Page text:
Tuesday, May 2, 2017

Stack Waddy - 1972 - Bugger Off

Stack Waddy 
1972 
Bugger Off


01. Rosalyn 2:31
02. Willie The Pimp 4:03
03. I'm Your Hoochie-Coochie Man 4:19
04. It's All Over Now 3:13
05. Several Yards 5:58
06. You Really Got Me 2:43
07. I'm A Lover Not A Fighter 2:05
08. Meat Pies'ave Come But Band's Not 'Ere Yet 5:19
09. It Ain't Easy 3:50
10. Long Tall Shorty (Mainly) 3:26
11. Repossession Boogie 5:32
12. The Girl From Ipanema 1:27

BBC Peel Session (18/2/72)
13. Mama Keep Your Big Mouth Shut
14. Repossession Boogie
15. Lawdy Miss Clawdy...Meets Sooty 'N Sweep
16. Jack & Jill Meet Blind Pugh On The Spot
Dandelion Records Sampler: There Is Some Fun Going Forward
17. Mama Keep Your Big Mouth Shut

Bass – Stuart Banham
Guitar – Mick Stott
Harp, Vocals – John Knail
Percussion – Steve Revell


If you thought Stack Waddy's debut album was a brute, then their follow-up is positively antisocial. Titled with such a glaring eye for controversy that many U.K. record stores simply refused to stock it (but would the band countenance a name change? Would they hell!), Bugger Off! picked up where its predecessor left off, and rampaged on from there. Covers of Zappa's "Willy the Pimp" and the Kinks' "You Really Got Me" might have seemed a little obvious, but both are battered down with such a glorious lack of finesse that it's impossible to object -- anybody familiar with, respectively, Juicy Lucy and the Hammersmith Gorillas' versions of the same songs will come in with at least a vague idea of what to expect, but that's about it. "Hoochie Coochie Man" is even more disheveled, and when John Peel's liner notes reminisce on the group's insistence on recording live, you can tell he's not necessarily looking back with any fondness. On one occasion, he suggested they do a little overdubbing. The band's response to his words would become the album's title.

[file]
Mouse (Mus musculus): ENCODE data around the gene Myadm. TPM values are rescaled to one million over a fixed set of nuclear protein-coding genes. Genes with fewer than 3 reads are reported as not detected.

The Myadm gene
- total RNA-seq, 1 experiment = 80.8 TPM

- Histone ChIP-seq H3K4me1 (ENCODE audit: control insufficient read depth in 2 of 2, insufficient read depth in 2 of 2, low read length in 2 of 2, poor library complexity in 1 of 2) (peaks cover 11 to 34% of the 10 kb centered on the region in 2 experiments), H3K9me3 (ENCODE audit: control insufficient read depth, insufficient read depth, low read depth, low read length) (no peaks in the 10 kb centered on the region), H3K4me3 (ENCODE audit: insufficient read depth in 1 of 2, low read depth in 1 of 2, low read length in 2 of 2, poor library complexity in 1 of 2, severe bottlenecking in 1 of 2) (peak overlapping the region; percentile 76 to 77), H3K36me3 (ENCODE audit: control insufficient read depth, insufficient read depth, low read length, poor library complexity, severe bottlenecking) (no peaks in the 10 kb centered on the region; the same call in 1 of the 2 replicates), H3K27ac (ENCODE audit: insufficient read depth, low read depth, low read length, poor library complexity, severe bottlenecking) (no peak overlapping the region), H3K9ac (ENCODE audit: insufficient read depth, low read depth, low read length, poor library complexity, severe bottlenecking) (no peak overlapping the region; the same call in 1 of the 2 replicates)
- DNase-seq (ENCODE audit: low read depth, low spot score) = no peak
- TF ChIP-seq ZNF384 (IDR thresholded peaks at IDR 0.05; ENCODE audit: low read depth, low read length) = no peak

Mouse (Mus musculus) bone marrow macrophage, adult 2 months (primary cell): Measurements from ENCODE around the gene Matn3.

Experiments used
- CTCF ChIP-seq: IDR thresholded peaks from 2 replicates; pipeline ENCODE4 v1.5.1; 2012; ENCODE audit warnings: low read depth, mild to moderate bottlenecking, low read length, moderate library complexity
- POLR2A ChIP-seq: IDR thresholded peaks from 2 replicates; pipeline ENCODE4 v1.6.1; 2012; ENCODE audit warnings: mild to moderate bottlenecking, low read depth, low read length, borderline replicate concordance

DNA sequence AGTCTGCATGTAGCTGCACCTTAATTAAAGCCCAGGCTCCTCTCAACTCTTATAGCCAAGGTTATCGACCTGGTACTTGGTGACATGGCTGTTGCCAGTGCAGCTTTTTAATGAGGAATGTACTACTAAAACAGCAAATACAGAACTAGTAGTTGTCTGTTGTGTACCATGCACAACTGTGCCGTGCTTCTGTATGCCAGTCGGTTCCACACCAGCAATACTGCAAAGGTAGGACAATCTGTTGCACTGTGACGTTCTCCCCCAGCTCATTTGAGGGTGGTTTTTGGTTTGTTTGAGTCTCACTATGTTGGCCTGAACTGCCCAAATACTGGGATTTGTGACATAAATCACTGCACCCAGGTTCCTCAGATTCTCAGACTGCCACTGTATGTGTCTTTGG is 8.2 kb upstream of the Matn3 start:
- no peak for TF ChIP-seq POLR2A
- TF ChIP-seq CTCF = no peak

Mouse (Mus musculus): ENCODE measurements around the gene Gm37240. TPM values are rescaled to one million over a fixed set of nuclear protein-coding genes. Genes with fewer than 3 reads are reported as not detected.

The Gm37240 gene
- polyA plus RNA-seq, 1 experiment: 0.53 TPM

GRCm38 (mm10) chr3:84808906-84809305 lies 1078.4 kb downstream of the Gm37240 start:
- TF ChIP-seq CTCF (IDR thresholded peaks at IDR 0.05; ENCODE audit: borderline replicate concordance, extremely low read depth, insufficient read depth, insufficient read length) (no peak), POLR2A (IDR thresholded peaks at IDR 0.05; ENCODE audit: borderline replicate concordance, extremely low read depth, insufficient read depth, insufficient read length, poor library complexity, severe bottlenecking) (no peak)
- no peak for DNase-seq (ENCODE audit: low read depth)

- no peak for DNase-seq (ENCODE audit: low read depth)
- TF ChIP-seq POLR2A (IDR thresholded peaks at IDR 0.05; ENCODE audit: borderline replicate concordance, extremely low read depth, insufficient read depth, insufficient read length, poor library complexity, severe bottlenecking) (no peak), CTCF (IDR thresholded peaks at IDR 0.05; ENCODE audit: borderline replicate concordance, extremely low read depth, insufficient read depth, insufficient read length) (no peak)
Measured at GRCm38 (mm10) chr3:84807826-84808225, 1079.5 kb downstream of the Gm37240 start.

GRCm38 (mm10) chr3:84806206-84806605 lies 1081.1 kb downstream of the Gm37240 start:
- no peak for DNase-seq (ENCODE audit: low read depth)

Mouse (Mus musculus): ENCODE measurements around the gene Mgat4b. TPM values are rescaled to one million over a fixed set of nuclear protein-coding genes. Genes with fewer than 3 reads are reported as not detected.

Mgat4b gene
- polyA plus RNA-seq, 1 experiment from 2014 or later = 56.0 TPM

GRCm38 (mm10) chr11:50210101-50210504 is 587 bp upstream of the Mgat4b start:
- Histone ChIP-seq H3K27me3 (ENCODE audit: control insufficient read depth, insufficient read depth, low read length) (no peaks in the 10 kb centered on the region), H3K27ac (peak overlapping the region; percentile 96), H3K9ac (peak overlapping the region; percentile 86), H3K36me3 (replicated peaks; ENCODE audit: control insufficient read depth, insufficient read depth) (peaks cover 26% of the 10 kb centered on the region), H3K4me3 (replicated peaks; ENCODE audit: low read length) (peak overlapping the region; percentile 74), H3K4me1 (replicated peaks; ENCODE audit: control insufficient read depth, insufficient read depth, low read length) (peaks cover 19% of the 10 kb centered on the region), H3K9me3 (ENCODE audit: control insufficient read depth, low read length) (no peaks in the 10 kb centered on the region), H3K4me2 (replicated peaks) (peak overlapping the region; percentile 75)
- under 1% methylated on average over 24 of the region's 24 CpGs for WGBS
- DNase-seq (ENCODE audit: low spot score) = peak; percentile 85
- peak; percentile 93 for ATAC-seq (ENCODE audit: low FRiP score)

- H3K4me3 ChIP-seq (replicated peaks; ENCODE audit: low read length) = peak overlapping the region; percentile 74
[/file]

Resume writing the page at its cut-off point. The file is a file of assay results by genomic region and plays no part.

1 comment:




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